YARRA RANGES NATIONAL PARK
Yarra Ranges is an extensive national park that offers plenty of walking tracks. This mountainous area is covered with Mountain Ash trees, one of the world’s tallest tree species. These trees are pretty spectacular! Yarra Ranges National Park is easily accessible by car but not only. Good news is that you can use public transport to get to Marysville, Healesville and Warburton from Melbourne and it will not take you ages. So why don’t you go to any of these towns for the weekend to enjoy the walking tracks and majestic rainforest scenery?
MOUNT DONNA BUANG
Mount Donna Buang is the highest mountain in Yarra Ranges National Park (1250 metres). The walking track starts in the town of Warburton. To find its beginning, cross over the Yarra River, preferably by Swing Bridge. Turn left after the bridge and look out for the Martyr Road on the right. There is a sign attached to the pole that points the direction to Mount Donna Buang. Walk up the Martyr Road until you notice a path that moves left into bush. There is also a big sign just before this path, so I’m pretty sure that you won’t miss it. This is the place where the actual walking track begins. From this point, it’s quite easy to follow the trail. You just have to climb up until you reach the Mount Donna Road that goes to the top of the mountain (don’t be surprised by the fact that you can drive up Mount Donna Buang which most people do!). Cross the Mount Donna Road and follow a wide path that leads through the forest. Within next hour, you should spot a viewing tower. If you do, it means that you reached the peak.
Walking track: around 12 km, 7 hours (both ways)
LA LA FALLS
Not far from the town of Warburton, there is a walking track that goes to La La Falls. It begins at La La Falls Car Park. To get to La La Falls Car Park, follow the Old Warburton Road (google maps may be useful).
Walking track: around 3 km, 1,5 hours (both ways)
La La Falls
MT LITTLE JOE
Mt Little Joe is a quite steep hill located in the middle of bush. What a shame that there is no view from its top! It’s still a pleasurable walk though. You can reach Mt Little Joe walking from La La Falls Car Park. Just return to the Old Warburton Road. At first junction, you will notice that the Old Warburton Road turns left and right towards Warburton. Turn left there and walk up the road until you see a trail on the right that moves into the forest. It’s Mt Little Joe Track. Follow this track until you spot a steep trail (even very steep!) on the left. It will take you to Mt Little Joe. To get back, you can take any path that goes down the hill. It just depends where are you going next. I used google maps to navigate back because I headed to the closest bus stop.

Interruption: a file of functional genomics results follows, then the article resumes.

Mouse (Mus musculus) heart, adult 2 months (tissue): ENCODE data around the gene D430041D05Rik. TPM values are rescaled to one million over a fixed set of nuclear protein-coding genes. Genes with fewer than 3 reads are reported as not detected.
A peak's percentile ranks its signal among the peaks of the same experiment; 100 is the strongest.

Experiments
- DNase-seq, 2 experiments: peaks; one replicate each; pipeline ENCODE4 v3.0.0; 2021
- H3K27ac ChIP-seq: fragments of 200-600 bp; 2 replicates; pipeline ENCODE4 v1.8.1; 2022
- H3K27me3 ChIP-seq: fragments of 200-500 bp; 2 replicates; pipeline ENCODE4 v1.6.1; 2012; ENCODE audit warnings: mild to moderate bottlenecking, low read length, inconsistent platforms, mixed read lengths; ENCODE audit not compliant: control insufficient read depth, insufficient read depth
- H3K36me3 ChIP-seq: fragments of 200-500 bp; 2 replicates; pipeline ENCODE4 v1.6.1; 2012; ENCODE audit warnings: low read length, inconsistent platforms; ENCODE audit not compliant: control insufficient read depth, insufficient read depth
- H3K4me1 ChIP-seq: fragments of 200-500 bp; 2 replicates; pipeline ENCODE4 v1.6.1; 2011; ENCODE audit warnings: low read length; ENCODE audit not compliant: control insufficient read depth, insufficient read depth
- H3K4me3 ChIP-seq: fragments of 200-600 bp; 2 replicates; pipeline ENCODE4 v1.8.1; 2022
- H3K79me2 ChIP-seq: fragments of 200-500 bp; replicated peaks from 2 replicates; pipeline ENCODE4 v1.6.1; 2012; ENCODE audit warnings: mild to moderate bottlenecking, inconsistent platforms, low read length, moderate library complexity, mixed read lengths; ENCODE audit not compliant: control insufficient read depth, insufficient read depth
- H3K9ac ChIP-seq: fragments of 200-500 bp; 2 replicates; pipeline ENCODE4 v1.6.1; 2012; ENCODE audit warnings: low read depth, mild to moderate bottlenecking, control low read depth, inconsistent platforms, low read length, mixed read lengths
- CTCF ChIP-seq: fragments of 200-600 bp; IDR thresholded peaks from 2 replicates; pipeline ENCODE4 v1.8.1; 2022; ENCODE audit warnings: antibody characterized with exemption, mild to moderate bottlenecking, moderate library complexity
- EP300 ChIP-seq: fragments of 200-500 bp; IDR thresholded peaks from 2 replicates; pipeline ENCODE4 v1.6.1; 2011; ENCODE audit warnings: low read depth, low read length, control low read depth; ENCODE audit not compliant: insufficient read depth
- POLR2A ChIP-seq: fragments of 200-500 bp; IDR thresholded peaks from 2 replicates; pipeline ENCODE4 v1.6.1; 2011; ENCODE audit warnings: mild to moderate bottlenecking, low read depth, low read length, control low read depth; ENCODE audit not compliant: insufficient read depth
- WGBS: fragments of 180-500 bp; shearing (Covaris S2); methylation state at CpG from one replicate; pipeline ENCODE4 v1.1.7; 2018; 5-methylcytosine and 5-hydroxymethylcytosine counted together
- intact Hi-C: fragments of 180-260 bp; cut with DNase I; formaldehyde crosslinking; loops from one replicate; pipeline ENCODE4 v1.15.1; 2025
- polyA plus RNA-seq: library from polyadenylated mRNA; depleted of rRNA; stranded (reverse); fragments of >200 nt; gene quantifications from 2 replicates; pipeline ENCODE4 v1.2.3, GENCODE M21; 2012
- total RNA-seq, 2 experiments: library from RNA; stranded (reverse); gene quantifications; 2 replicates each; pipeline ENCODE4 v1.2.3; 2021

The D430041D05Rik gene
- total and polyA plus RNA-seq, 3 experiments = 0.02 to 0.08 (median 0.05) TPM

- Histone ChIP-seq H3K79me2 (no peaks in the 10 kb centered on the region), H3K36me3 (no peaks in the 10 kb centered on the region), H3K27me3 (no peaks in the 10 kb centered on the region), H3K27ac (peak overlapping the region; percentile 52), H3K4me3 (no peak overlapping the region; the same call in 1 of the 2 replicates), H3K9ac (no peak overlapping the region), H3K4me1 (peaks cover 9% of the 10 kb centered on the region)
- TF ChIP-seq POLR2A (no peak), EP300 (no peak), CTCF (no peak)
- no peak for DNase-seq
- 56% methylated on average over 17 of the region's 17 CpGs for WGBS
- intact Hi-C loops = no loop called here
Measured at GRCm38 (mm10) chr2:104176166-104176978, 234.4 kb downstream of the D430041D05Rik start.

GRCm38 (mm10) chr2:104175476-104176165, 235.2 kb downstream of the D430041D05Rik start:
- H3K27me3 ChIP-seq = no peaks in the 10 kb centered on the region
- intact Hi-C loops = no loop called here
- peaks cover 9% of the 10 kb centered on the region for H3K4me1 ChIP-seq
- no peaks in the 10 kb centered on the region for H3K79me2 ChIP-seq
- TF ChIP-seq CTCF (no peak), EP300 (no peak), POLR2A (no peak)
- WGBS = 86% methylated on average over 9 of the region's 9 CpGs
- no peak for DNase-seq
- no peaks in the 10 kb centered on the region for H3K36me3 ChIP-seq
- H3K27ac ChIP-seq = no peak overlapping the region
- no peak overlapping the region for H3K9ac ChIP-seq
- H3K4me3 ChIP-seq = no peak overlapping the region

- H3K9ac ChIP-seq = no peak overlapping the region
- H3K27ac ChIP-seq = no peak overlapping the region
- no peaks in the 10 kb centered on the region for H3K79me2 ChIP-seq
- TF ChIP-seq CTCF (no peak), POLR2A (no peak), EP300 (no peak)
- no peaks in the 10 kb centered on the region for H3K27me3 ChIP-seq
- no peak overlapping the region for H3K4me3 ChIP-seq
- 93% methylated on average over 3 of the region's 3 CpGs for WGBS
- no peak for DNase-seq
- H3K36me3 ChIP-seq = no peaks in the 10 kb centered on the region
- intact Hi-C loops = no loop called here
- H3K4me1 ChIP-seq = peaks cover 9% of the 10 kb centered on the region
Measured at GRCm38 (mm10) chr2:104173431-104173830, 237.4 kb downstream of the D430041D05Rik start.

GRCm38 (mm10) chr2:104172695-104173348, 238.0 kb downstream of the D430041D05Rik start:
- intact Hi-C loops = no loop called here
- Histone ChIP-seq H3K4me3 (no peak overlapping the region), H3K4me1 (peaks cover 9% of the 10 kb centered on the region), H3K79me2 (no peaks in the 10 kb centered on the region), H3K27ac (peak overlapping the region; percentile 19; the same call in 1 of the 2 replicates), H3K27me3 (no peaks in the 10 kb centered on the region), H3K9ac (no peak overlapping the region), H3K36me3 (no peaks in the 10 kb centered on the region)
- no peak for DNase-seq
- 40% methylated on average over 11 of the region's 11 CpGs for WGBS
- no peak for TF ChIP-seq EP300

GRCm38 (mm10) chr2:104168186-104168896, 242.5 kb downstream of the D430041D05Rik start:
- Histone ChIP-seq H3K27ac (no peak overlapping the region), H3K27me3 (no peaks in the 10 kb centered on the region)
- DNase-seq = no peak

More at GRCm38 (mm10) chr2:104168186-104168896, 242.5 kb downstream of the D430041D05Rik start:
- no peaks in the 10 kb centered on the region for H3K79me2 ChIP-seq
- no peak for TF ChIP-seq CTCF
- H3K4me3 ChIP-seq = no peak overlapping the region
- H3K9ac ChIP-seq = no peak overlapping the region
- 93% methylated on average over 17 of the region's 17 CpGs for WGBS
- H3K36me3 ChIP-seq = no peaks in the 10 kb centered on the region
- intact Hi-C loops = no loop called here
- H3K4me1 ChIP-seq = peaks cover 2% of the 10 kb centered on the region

Walking track: around 8 km, 4 hours (loop)
HOW TO GET THERE?
By car or train from Flinders Station, Melbourne. If you are going to use public transport, get on the train that goes to Lilydale and get off at Lilydale Station. Then catch the bus number 683 and get off at any bus stop in the town of Warburton.
Warburton is a small and peaceful town. I think that two days here are enough to enjoy the local walking tracks. I came to Warburton for the weekend and climbed Mt Donna Buang on the first day. The second day kicked off with a short walk to La La Falls, followed by a hike to Mt Little Joe.
MERRI CREEK TRAIL
Any idea how to spend a day in Melbourne in an active and enjoyable way? Why don’t you try a walking track that starts in Melbourne? Merri Creek Trail begins 4 km from the city, at Dights Falls and finishes at Moomba Park in Fawkner. This walking track goes along the creek so all you need to do is to follow the river. There are many parks, bridges, metal constructions on the trail which make it very interesting. You don’t have to walk the entire trail all at once. If you get tired, just catch a train or bus as there are many stations and bus stops close to the trail. Merri Creek Trail is also perfect for bike lovers.
Walking track: 20 km, 4 hours (one way)
MAIN YARRA TRAIL
Another idea for an active afternoon in Melbourne is the Main Yarra Trail. This walking track starts at Flinders Station, goes along the Yarra River and finishes at Eltham Station. It’s 40 km in total! Anyone fancy doing it all at once? It’s not necessary because there are a lot of train stations and bus stops along the trail so it won’t be difficult to catch a train or bus half way. I walked Main Yarra Trail on two different days, from Eltham to Heidelberg and then from Heidelberg to the city.
Walking track: 40 km, 8 – 10 hours (one way)
MERRI CREEK OR MAIN YARRA TRAIL?
If I had to choose between Merri Creek Trail and Main Yarra Trail, I would definitely recommend you to take the first one. I think that Merri Creek Trail is more diverse, especially the walking track from Dights Falls to Cable Suspension Bridge (first 10 km). If your time to explore walking tracks near Melbourne is limited, I do think that this part of Merri Creek Trail will be your best choice.
That’s it! These are the walking tracks near Melbourne. Do you have any questions about those places? Let me know by leaving a comment below.